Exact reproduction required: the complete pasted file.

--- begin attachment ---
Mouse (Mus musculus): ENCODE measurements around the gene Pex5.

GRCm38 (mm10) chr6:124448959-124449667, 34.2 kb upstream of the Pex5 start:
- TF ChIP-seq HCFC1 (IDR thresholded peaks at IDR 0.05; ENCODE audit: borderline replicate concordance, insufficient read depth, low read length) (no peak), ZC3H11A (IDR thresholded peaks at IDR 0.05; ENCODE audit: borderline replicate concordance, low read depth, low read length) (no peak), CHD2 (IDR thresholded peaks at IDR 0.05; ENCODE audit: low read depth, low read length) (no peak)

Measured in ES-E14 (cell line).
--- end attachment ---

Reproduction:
Mouse (Mus musculus): ENCODE measurements around the gene Pex5.

GRCm38 (mm10) chr6:124448959-124449667, 34.2 kb upstream of the Pex5 start:
- TF ChIP-seq HCFC1 (IDR thresholded peaks at IDR 0.05; ENCODE audit: borderline replicate concordance, insufficient read depth, low read length) (no peak), ZC3H11A (IDR thresholded peaks at IDR 0.05; ENCODE audit: borderline replicate concordance, low read depth, low read length) (no peak), CHD2 (IDR thresholded peaks at IDR 0.05; ENCODE audit: low read depth, low read length) (no peak)

Measured in ES-E14 (cell line).